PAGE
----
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Security Researchers Rewarded With $12.50 Voucher To Buy Yahoo T-Shirt 138

Posted by Unknown Lamer
from the gimme-more-or-ill-hack-ur-serverz dept.
Hugh Pickens DOT Com writes "More and more companies are offering Bug Bounty Programs remunerating security researchers for reporting vulnerabilities and weaknesses in their applications and software. Now Security analyst Graham Cluley writes that researchers at High-Tech Bridge informed Yahoo's Security Team about three cross-site scripting (XSS) vulnerabilities affecting the and domains. According to High-Tech Bridge, each of the vulnerabilities could compromise *any* email account. All that was required was that the victim, while logged into Yahoo, should click on a specially-crafted link received in an email. Forty-eight hours later, Yahoo had patched all of the vulnerabilities and Yahoo's security team responded, thanking the researchers and 'offering the mighty bounty of err.. $12.50 per vulnerability,' writes Cluley. But there was one catch. The $12.50 was given as a discount code that can only be used in the Yahoo Company Store, which sells Yahoo's corporate t-shirts, cups, pens and other accessories."
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Security Researchers Rewarded With $12.50 Voucher To Buy Yahoo T-Shirt

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  • by Anonymous Coward on Tuesday October 01, 2013 @05:24AM (#45000149)

    Which part of "Forty-eight hours later, Yahoo had patched all of the vulnerabilities" did you miss?

    If you want to object here, then get that tinfoil hat straight and get some sharper Occam's razor.

    Seriously, if you think "bug reported to Yahoo -> NSA demands it from Yahoo -> NSA quickly uses it to hack Yahoo's accounts in 2 days -> Yahoo patches it" is realistic, then you should realize that "NSA demands access to Yahoo accounts -> NSA leisurely browses through all Yahoo accounts they want" would be much more plausible.

    FFS, learn the fucking difference between software on your PC and web services at least. In the latter case, govt spooks won't need any vulnerabilities if it comes to that - they can just come with a subpoena/NSL/whatever.

  • by Anonymous Coward on Tuesday October 01, 2013 @07:44AM (#45000815)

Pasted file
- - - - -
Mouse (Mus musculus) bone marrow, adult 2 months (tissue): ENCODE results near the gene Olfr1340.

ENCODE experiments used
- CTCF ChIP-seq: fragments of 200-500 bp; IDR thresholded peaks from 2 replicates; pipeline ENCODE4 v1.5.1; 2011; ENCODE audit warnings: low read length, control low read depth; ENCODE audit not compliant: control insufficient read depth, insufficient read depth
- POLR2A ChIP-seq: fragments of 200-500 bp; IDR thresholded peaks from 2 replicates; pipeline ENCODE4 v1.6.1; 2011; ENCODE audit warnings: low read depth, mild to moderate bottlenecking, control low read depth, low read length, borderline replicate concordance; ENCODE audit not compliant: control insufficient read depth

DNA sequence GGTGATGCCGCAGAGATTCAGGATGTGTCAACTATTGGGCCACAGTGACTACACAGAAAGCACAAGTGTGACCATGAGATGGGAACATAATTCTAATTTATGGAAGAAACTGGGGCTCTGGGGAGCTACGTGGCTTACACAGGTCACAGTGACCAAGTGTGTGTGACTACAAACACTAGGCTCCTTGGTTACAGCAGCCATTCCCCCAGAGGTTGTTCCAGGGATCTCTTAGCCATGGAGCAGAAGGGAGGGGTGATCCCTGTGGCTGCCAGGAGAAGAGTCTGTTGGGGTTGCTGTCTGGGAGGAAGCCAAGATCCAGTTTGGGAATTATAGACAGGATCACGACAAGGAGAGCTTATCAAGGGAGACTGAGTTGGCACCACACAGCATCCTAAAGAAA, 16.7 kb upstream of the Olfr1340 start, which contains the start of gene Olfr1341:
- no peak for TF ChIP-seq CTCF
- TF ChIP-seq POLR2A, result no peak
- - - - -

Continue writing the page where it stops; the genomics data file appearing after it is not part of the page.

You mean this guy [] who got a cheque for $500 and a bunch of software for a problem that took him 2 minutes and $35 to address?

  • Re:This is news? (Score:3, Informative)

    by Lumpy (12016) on Tuesday October 01, 2013 @08:49AM (#45001303) Homepage

    "I see it differently. In real life we pay for cops via taxes. Part of their job is to offer advice and even survey your home for ways that criminals might break in. It's part of the service."

    What utopia is that that you live in? Because here in the USA they do not do this at all. The police advice to me is, "do not own a weapon, in the case of a home invasion hide under your bed and call the police. Do not fortify your doors and windows as that is a crime."

    Yes, Fortification of doors and windows in the USA is a CRIME. It makes it harder for cops to raid your home if they need to.

  • Re:So . . . (Score:5, Informative)

    by hairyfeet (841228) <> on Tuesday October 01, 2013 @10:38AM (#45002595) Journal

    The problem is that Yahoo just sent out a message to every grey hat, letting them know "if you want anything other than a T-Shirt talk to the metasploit guys" and ya know what? they will. Its not just about the money, its about respect. A t-shirt is the kind of prize you get from some DJ standing on a street corner NOT what you get for saving a company endless bad press and possible millions in pissed off users.

    Of course the real bitch isn't just the XSS, its when you mix that with an insecure browser you get a real perfect shitstorm. See my journal for what I labeled the "Yahoo porn bug" a couple years back, if you take Yahoo and ONLY Yahoo, didn't see this with either Gmail nor Live mail, and Firefox which again ONLY FF, not any of the Chromium or Webkit browsers nor Opera nor IE, put them together and what do you get? you get the ability for spammers to be able to spam entire address books without having any real access at all. They do this by using the fact that FF runs at the same permission levels as the user (which is retarded but Moz refuses to fix, Chromium had the ability to run below user permission more than 6 years ago) and with a hidden iFrame and using the FF auto login (or even just a still valid cookie) they could have access to the entire address book without having to break into the account or even send a drop of data back to themselves.

    So as I've been saying for a few years now yahoo really needs to get their shit together, its entirely too easy to use Yahoo email addresses for spamming. The same can be said of Moz, I no longer include any gecko based browsers specifically because they refuse to add low rights mode. Bad security practices are bad practices and insulting those that find bugs by giving them a lousy $12.50 t-shirt? They have made sure the next bug found by a grey hat will only be found out by Yahoo when they are getting pwned.

I tell them to turn to the study of mathematics, for it is only there that they might escape the lusts of the flesh. -- Thomas Mann, "The Magic Mountain"